“We have met with the current government — Mike Farnworth (Minister of Public Safety and Solicitor General) is well aware of the problems — which inherited much of this problem from the previous government and we exchanged some ideas on how to curb the violence including changing the way we house and manage inmates and now we’re looking for is for them to follow through with that,” said Purdy, who is also in talks with WorkSafeBC about change in regulations.

“We’re hoping some things are in the works because we need some relief, we can’t keep going on like this.”

Monday’s rally, which included a contingent of Lower Mainland officers, was the fifth so far with three others tentatively scheduled.

The following is a statement released Monday by BC Corrections:

Absolutely nothing matters more to us than having staff go home safe at the end of their shifts. That’s why BC Corrections has made an unprecedented effort over the past three and a half years to introduce new and innovative classification and case management approaches, as part of the overall risk assessment process. We expect these critical measures to have a significant impact on preventing and minimizing violence.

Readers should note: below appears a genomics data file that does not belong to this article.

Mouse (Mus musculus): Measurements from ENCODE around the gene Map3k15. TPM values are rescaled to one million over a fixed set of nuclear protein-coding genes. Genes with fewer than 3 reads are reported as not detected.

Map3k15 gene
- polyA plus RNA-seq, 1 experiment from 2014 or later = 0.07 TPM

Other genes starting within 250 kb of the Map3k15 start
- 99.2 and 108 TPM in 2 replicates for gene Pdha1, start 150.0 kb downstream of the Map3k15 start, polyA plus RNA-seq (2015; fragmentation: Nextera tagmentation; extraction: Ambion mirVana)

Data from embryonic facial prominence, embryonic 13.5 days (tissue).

“BC Corrections does not staff living units on a fixed-ratio basis and to say only one officer is supervising a living unit with 60-72 officers does not at all reflect reality. The scenario of any correctional centre being full to capacity requiring, two individuals in every cell, is extremely unlikely.

BCGEU members look over a poster relating to work place safety in the province’s prison. (Mark Brett – Western News)

“An in-depth analysis in 2016 showed that the vast majority of staff assaults occurred with just one or two inmates present or involved an individual who was locked in their cell at the time, typically a situation where that individual threw something at a staff member through the meal hatch. This demonstrates that ratios do not change inmate behaviour or prevent violence. Instead, new approaches rooted in classification and case management – like implementing Right Living Units and Complex Needs Units for individuals who have challenging behaviours and/or a history of violence – are helping to effect real change for staff and the individuals in their care.

“It is also important to understand that if one officer is assigned to a unit, they have a multitude of supports including:

Other correctional officers assigned to rotate regularly on and off units;

Program staff and supervisors’ frequent, unscheduled visits; and

Control room staff and technology, such as cameras and personal alarms that allow staff to receive help in seconds.

“As well, health care and mental health professionals, Aboriginal Liaison Workers and other service providers have frequent, regular interactions with incarcerated individuals in the living units.

“Our staff is our greatest resource and we are committed to supporting them and ensuring them the safest work environment possible.”